By Sharon Bernstein
SACRAMENTO (Reuters) - California lawmakers on Wednesday voted to ban kits used to convert standard firearms into semi-automatics capable of firing more than 10 rounds of ammunition without reloading, although a stricter gun control measure was stalled.
The conversion kit ban, one of a number of gun control bills making their way through the legislature in the waning days of the session, also prohibits the purchase of large capacity magazines in the state.
"Now, legally you can buy and you can sell conversion kits that allow you to convert conventional magazines so they can shoot many more than 10 rounds without reloading," said Assemblywoman Nancy Skinner of Berkeley, who sponsored the bill.
Passage has not been easy for the more than a dozen gun control bills introduced by Democratic lawmakers in the wake of several mass-shootings, including the one at Sandy Hook Elementary School in Connecticut last year.
Even so, the state has some of the toughest gun laws in the country. An assault weapons ban has been in place since 1989, passed after a mass shooting at an elementary school in Stockton.
California Democrats control large majorities in both houses as well as the governorship. But many lawmakers owe their jobs to moderate and conservative voters in rural counties, and are hesitant to take on hot-button issues like firearm regulation.
The bill banning conversion kits, for example, passed only after a provision requiring a database to track sales of ammunition in the state was removed.
It passed on a vote of 43 to 30, with five Democrats joining the Assembly's 25 Republicans in opposition. The Senate had passed it earlier and it will now go to Governor Jerry Brown, who has not said that he will sign it.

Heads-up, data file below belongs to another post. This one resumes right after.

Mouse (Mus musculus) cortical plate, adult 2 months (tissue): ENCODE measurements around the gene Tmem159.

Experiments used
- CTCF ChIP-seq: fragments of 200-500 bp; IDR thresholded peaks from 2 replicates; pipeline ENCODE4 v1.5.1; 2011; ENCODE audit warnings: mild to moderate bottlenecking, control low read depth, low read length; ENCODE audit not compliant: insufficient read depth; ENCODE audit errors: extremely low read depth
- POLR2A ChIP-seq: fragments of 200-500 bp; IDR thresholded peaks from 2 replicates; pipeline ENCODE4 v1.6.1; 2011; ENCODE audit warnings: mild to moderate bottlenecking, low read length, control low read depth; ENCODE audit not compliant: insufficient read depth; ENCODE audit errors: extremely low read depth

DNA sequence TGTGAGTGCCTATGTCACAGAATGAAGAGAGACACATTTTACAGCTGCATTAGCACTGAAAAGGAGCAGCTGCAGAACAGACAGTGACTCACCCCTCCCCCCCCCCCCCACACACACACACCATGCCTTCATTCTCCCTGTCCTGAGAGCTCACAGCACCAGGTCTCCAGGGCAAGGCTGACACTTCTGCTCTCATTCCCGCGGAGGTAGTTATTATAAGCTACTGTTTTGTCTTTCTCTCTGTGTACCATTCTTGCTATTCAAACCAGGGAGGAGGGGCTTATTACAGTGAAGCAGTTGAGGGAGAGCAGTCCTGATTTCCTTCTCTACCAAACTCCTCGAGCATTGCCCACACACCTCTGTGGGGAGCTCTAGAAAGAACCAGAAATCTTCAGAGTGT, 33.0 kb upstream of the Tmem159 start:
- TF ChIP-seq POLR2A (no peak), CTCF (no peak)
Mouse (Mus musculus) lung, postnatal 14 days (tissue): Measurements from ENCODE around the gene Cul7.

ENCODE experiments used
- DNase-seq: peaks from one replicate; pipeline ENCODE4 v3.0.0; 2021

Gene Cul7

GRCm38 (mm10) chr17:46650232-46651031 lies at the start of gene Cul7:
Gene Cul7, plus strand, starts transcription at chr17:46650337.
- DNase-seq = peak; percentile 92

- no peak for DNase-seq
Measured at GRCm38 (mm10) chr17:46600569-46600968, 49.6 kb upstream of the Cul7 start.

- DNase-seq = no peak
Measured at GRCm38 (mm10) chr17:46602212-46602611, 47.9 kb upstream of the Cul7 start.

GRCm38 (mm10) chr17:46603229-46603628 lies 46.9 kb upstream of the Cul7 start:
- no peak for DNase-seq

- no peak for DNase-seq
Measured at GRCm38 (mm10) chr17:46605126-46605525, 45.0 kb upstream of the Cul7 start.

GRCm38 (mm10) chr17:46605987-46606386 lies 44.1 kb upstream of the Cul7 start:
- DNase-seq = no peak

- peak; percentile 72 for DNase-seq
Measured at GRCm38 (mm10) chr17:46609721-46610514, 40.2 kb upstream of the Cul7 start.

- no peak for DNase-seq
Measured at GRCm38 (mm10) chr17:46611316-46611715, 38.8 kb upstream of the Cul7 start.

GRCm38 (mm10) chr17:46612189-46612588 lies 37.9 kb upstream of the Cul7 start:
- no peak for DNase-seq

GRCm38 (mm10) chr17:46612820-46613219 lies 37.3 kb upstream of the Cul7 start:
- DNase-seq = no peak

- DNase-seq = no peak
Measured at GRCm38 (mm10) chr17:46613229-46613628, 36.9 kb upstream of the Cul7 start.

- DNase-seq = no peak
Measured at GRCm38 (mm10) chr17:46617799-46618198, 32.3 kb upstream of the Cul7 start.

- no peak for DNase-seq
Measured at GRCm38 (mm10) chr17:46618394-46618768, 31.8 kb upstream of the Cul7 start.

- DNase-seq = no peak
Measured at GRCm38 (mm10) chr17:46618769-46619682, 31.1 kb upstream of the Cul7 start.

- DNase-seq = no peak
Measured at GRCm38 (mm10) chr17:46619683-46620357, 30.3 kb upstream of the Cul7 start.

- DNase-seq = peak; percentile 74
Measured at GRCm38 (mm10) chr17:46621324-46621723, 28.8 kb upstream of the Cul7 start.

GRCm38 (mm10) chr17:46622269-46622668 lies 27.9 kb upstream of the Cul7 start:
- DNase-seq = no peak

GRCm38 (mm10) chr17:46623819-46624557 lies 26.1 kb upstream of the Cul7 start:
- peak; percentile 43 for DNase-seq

Another measure, to ban repeat drug and alcohol offenders, as well as people who commit some gang-related crimes, from gun ownership for ten years passed on a vote of 42 to 27.
On Tuesday, lawmakers voted to ban new sales of semi-automatic rifles with removable magazines and to require people who already own such weapons to register them.
A measure that would ban possession of large capacity ammunition magazines in the state was held up while supporters lobbied for votes.
Republicans continued their opposition to the gun control measures on Wednesday, voting against them as a bloc and warning that the measures are threats to the second amendment to the U.S. Constitution.
Assemblyman Tim Donnelly, who represents the Southern California community of Twin Peaks, said the bill banning conversion kits would wrongly target people who had innocently purchased equipment that might or might not be used to modify a weapon.
"Certainly we don't want to throw people in jail because they bought a couple of little springs and a few boxes of metal," he said.
(This story corrects the date of vote to Wednesday in the first paragraph)
(Reporting by Sharon Bernstein; editing by Jackie Frank)
- Politics & Government
- assault weapons ban